New Play About Gay Enigma Codebreaker Alan Turing Debuts

A new play about Alan Turing recently debuted at New York’s Ensemble Studio Theatre Company’s First Light Festival. Pure, by A. Rey Pamatmat, explores the relationship between Turing’s work and personal life. During World War II, Turing, who is known as the father of modern computing, devised the Turing Bombe, a codebreaking device that was used to decipher the Nazi enigma codes, up to 3,000 messages per day.

TuringstatueHe was also gay, and two years after being convicted of “gross indecency” and sentenced to undergo hormone therapy, he killed himself with a cyanide-laced apple.

Scientific American reviews the play:

Pure is less about Turing the mathematician, however, than it is about Turing the man. Pamatmat first became enamored with Turing after reading David Bodanis’s book Electric Universe: The Shocking True Story of Electricity, which suggests that Turing’s passion for science was fueled by his homosexual love for a childhood friend, Chris, who died from tuberculosis when Turing was a teenager. Pure suggests that Turing may have turned his attention to artificial intelligence—a field that explores, at its core, the meaning of life—to celebrate Chris’s life and let it live on in his work. In almost every scene, Turing has a brief conversation with the dead Chris; it later becomes clear that the entire play is set in the hazy moments before Turing’s death, when he is hallucinating or perhaps communicating with Chris’s spirit in the afterlife. Pamatmat, who wrote Pure for the Ensemble Studio Theatre’s annual First Light Festival, paints Turing as a wonderfully brazen character. The mathematician was openly gay at a time when homosexuality was a criminal act in England; in one scene, Turing admits to his fiancé—three days after proposing to her—that he has ‘homosexual tendencies.’ (Pamatmat says this conversation really happened.) Pure suggests that Turing’s insolence dances the fine line between bravery and foolishness; though he was eventually caught and forced to take estrogen supplements to curb his libido, he never doubted himself or his sexual choices. ‘A lot of his greatest work came from his being different,’ Pamatmat says. ‘That’s why he was really able to blaze the trail.'”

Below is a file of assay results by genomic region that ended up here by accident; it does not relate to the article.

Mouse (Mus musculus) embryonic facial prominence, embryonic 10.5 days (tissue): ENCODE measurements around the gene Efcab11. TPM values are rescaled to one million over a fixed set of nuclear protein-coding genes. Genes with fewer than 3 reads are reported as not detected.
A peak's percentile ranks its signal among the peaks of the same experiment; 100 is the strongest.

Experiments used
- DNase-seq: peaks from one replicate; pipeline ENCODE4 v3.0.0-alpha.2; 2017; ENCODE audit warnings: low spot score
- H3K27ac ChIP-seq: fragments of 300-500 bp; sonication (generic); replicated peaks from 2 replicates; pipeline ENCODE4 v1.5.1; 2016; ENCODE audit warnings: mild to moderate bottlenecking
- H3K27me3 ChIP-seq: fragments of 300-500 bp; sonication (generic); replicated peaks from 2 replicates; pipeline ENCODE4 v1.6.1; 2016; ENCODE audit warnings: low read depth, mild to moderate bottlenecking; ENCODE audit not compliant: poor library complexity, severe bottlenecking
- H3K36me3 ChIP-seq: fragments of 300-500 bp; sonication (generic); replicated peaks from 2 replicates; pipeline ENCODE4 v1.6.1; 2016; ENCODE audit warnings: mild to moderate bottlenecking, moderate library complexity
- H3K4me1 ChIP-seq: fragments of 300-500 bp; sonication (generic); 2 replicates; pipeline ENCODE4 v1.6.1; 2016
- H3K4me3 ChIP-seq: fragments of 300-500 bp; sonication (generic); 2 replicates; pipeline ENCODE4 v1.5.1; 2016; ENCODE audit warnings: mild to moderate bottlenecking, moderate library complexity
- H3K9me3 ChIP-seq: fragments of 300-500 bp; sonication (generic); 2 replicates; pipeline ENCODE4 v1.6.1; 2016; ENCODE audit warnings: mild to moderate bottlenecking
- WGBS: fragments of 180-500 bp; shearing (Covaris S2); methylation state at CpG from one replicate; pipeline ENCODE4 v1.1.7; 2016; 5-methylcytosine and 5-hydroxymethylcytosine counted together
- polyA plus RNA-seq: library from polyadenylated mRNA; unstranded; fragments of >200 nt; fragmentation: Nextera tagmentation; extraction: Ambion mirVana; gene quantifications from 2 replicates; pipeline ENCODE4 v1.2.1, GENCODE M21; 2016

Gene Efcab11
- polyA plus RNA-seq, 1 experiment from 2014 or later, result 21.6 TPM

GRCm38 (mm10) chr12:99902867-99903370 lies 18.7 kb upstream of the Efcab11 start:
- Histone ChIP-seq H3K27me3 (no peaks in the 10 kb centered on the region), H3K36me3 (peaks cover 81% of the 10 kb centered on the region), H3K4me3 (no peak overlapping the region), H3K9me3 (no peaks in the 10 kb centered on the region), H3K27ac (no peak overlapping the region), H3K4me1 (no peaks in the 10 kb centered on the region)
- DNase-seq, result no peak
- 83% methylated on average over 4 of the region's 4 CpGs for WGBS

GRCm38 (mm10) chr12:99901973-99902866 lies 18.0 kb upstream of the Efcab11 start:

Alan Turing Comes Alive [scientific american]

Alan Turing’s Sexuality ‘Forgotten’ at Statue Unveiling [tr]
Alan Turing: The Tributes Keep Coming [tr]
Alan Turing Honored in Snow Bust [tr]
Alan Turing Jack O’Lantern Cracks the Halloween Code [tr]


  1. says

    I just finished David Leavitt’s book on Turing. I enjoyed it, but Leavitt’s portrayal leaves me feeling that Turing was not so much brazen as mildly autistic. He didn’t “get” that people would care about his sexuality. Fascinating character, regardless, and definitely underappreciated until recently. FATHER OF MODERN COMPUTING. You don’t suppose his being gay has anything to do with being marginalized?

  2. peter says

    It is true that Turing died from eating an apple laced with cynadide. Apparently, he always ate an apple each day at the same time. Thus it would have been easy for someone to poison him. As a gay person having important defence secrets at the height of the Cold War, I could easily imagine that there were people who wanted him dead. Since there is no evidence that he deliberately killed himself, I think it behooves us all not to call this a suicide.

  3. Leland Frances says

    There seems to be a growing epidemic of historical revisionist nonsense. Any day now Turing will probably be declared transgender as many of that tribe, particularly, are so busy rewriting history.

    He wasn’t “caught” in the way such a verb choice implies. He reported being robbed by a sometime trick and foolishly admitted to having had sex with the guy [it didn’t help that he was only 19]. And the term “openly gay” is always suspect viewed backwards and simultaneously interpreted as the expression would be today.

    In any case, he was a great man responsible for helping defeat the Third Reich who met a tragic end at the hands of those no less twentieth century Troglodytes.

  4. yoshi says


    Turing was put through a lot of pain due to his homosexuality and there is little evidence to suggest anyone wanted him killed. Suicide is the most plausible explanation for his death.

  5. Jonathan says

    I was actually there for this reading (it was a one-time reading rather than a fully-produced work), and it was really moving. There were only about 25 people there max, so I am *shocked* and delighted to see it gfiven space here. A fascinating story.

  6. nic says

    we should be careful of progecting our perceptions onto people much more intelligent than we.

    this man was so beyond us that his mind was incapable of recognizing moral strictures as they pertained to sexuality. his focus was on truth, not faith. bodily needs were akin to nature, and nothing more.

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